Conservation Biology

Monday, July 31, 2006

BBC MONSTERS WE MET: AUSTRALIA


It is 65 000 BC

A journey back in time, no human eye has ever seen this land or the extraordinary creatures that roam here. When the first people reach this continent in prehistory they found an immense wilderness ravaged by drought and scorched by fire. This is a land where human survival will be tested to the very limits.

Imagine what life will be like for these first Australians. In this harsh strange world, human ingenuity will be pitched against predators which are a throwback to the age of the dinosaurs.

Aboriginal origins deep in the mists of time

Aboriginal myths speak of a time thousands years ago when the first ancestors came from the sea. These beliefs are echoed by scientific theory claiming that humans came across the sea from Timor, as much as six-five thousand years ago, arriving on the northern coast of Australia – a new world.

What ever their origins the coast is where it all started long ago.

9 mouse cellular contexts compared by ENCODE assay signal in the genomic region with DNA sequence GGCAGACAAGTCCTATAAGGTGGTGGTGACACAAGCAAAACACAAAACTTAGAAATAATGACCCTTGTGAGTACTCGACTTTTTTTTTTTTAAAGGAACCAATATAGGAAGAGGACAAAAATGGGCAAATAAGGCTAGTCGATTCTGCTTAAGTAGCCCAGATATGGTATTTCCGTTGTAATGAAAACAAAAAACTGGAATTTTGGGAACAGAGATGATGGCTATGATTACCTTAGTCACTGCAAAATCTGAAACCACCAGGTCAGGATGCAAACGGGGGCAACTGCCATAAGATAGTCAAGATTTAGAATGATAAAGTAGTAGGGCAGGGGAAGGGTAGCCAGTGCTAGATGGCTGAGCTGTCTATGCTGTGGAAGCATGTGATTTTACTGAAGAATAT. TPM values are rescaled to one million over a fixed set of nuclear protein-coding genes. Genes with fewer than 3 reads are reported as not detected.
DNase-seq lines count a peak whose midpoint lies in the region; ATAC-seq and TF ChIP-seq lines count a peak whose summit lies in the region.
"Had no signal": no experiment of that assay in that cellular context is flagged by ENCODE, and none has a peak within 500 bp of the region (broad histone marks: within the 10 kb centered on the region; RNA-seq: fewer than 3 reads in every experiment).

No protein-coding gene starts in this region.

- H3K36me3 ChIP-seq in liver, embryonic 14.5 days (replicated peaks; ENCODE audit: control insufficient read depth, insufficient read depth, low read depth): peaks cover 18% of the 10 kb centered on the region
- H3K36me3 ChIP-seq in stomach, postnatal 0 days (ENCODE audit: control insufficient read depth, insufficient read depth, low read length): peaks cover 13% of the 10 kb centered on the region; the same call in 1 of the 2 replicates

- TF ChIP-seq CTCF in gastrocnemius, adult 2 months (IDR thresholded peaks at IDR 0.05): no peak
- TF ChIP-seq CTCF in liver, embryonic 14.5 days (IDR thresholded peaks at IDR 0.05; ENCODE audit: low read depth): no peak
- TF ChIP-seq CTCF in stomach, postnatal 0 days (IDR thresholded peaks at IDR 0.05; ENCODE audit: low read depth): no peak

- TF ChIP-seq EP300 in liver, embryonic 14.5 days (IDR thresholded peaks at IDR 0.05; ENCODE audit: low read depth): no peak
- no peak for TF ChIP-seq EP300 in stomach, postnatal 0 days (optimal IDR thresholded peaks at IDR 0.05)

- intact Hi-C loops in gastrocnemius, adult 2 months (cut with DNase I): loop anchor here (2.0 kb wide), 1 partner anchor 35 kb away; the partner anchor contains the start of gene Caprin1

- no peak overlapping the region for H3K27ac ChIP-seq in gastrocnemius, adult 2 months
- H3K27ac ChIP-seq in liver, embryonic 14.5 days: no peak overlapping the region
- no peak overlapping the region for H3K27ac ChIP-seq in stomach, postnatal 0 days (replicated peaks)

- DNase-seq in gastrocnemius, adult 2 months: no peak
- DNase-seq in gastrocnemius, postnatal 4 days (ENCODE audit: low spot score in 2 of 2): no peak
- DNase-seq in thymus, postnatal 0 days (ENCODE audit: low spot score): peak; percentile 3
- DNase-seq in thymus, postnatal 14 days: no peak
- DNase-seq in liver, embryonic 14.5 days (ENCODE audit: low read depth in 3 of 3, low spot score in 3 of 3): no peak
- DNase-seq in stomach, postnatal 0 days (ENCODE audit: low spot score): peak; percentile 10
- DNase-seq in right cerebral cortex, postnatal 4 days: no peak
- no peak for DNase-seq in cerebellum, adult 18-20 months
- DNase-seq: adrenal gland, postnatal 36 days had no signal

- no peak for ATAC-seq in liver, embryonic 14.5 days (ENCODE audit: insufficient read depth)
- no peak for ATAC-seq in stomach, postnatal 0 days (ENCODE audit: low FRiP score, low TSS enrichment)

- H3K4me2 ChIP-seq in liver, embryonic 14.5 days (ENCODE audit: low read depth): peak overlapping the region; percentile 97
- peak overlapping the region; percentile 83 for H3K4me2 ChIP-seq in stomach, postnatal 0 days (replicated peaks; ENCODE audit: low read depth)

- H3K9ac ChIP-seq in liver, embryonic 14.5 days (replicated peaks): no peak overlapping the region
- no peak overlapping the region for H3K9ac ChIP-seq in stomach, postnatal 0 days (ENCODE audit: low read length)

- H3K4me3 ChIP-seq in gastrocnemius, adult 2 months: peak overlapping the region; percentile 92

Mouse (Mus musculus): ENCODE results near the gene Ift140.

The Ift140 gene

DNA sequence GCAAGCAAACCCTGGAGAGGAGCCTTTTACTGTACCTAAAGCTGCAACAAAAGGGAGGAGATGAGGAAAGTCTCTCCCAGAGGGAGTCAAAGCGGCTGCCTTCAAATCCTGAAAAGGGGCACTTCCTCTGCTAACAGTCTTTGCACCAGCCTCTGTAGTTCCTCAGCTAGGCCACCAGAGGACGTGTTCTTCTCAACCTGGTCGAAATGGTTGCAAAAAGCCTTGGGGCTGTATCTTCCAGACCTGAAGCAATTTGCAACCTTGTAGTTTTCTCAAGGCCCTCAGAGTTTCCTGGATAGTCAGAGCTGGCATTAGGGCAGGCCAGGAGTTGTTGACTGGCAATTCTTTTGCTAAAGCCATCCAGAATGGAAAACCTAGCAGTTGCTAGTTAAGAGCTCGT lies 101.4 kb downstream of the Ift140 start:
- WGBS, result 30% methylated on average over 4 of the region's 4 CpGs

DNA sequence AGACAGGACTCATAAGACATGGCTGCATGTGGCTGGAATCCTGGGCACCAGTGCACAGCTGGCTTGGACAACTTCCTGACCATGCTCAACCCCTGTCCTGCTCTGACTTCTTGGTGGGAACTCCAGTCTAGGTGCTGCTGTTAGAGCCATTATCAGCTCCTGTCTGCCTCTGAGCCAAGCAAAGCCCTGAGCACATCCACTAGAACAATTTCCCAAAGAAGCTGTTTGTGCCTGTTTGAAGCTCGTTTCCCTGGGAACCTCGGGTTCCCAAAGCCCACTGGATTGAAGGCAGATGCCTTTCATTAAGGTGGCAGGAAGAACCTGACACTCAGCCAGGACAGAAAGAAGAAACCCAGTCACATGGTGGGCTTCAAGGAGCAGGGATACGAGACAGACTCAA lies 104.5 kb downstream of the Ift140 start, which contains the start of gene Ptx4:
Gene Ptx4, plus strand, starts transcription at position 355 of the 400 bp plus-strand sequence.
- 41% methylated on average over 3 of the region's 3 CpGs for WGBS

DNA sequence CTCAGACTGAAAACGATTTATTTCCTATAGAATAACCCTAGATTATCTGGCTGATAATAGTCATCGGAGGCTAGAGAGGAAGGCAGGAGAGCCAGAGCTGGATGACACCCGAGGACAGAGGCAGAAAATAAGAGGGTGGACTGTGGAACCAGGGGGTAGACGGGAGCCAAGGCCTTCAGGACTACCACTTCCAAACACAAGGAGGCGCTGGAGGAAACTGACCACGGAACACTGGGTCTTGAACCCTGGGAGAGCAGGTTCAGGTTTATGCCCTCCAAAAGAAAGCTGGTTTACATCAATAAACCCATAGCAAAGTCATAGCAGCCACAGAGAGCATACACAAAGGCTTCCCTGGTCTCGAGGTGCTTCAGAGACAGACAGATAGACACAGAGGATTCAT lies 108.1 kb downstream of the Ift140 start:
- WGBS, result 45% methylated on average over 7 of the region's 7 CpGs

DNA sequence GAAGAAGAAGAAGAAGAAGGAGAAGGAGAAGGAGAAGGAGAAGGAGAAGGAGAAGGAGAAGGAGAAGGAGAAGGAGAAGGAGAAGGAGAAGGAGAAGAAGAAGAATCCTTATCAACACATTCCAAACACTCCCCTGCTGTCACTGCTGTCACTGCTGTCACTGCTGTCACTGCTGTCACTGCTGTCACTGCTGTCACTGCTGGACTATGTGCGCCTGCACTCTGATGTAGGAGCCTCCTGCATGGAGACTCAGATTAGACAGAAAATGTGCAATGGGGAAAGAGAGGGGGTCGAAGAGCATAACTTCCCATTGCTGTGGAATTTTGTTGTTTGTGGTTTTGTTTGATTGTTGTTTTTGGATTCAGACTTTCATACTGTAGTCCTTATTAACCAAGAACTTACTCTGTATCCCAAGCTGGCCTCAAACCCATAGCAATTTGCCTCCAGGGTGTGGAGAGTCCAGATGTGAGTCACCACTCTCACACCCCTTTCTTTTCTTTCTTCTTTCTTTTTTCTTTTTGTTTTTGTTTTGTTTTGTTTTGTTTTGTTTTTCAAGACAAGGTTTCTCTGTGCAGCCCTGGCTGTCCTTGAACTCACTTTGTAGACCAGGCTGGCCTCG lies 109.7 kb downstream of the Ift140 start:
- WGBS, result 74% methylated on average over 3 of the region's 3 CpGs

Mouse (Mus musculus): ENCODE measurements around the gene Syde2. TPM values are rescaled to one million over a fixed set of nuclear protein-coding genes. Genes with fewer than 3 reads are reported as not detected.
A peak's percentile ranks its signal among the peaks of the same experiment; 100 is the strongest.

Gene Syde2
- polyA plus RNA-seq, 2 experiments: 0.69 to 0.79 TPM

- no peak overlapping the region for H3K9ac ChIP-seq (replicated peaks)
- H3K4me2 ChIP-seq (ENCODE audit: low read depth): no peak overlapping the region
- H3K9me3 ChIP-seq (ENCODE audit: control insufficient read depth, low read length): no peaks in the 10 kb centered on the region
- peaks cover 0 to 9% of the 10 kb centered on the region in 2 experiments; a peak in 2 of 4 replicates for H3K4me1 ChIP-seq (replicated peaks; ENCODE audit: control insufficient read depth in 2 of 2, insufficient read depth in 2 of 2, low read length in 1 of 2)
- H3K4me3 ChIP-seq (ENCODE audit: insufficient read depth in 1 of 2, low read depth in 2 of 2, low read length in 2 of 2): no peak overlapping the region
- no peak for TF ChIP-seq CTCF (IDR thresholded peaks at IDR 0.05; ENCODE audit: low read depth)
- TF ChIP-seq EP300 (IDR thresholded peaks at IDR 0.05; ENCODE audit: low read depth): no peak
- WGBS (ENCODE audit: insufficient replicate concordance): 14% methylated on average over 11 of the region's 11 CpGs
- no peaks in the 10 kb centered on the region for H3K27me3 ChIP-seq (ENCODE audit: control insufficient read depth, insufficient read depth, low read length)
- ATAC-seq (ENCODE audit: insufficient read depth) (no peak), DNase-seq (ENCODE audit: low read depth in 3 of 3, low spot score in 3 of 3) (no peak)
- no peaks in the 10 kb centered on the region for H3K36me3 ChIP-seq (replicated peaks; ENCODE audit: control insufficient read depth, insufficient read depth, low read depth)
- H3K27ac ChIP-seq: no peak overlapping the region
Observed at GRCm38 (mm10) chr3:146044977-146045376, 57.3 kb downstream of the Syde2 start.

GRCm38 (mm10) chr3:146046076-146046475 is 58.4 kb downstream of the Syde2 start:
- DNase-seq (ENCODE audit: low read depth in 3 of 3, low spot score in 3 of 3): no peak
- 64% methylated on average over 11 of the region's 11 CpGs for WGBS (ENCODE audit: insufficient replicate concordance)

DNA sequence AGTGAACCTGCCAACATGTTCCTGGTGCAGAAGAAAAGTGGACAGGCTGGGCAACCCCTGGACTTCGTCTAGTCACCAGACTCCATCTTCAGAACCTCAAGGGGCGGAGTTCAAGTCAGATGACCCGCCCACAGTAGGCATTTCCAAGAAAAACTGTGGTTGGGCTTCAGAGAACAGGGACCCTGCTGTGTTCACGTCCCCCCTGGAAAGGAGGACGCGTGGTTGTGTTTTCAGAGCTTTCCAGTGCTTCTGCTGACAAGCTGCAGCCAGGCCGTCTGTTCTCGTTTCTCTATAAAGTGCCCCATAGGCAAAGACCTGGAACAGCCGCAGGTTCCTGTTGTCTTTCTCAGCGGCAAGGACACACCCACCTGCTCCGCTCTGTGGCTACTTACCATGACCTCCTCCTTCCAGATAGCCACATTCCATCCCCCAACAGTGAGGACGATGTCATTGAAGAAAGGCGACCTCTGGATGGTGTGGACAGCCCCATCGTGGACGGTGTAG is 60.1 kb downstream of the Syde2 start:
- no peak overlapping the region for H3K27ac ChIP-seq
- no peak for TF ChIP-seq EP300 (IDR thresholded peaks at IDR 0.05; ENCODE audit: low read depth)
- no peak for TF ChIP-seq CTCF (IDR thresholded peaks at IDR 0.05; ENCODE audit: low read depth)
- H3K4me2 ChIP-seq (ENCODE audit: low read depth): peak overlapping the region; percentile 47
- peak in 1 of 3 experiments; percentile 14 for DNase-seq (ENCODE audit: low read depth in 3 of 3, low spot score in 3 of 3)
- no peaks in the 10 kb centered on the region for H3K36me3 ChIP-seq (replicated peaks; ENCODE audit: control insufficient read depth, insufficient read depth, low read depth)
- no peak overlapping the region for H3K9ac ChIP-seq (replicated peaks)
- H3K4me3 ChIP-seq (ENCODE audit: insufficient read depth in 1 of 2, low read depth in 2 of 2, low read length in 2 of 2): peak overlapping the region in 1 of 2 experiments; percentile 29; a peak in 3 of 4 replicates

This family are people like you and me they have the same feelings and intelligence. Highly skilled they have a complex language. They make fire and craft fine tools.

A nasty find on the beach

Jabarola is a great hunter. It must feel good the only people in a pristine world, an ancient Eden but beach combing in prehistory can throw up nasty surprises.


Now Japangadi realizes they are not the first people here after all. Not only that but this was the victim of a violent death but by whom or what. It makes them realize how small and vulnerable they are in this unknown world.

For humans night is always a fearful time. Fresh from their discovery of the skull they will not dare sleep without a fire and a night watchman.

Gathering food along the shore of a new land

The north of ancient Australia is cover in dense dry jungle but around the coastal fringe it harbours a rich supply of food if you know where to find it. As these are a coastal people they certainly experience to find all their needs from the animals and plants of shore and coastal forest.


The women and child gather most of the family food supplies men hunt for bigger game but over all they are rather less effective.

Although this is a new land many of the plants are similar to those of the islands from which they came. This one is medicinal. There are many things that they do not know. Australia is home to more species of venomous snake that anywhere else in the world. As yet they do not realize the full dangers. A bite from a brown snake means a horrible death. They learn by trial and error. Who first discovered that green ants taste of lemon?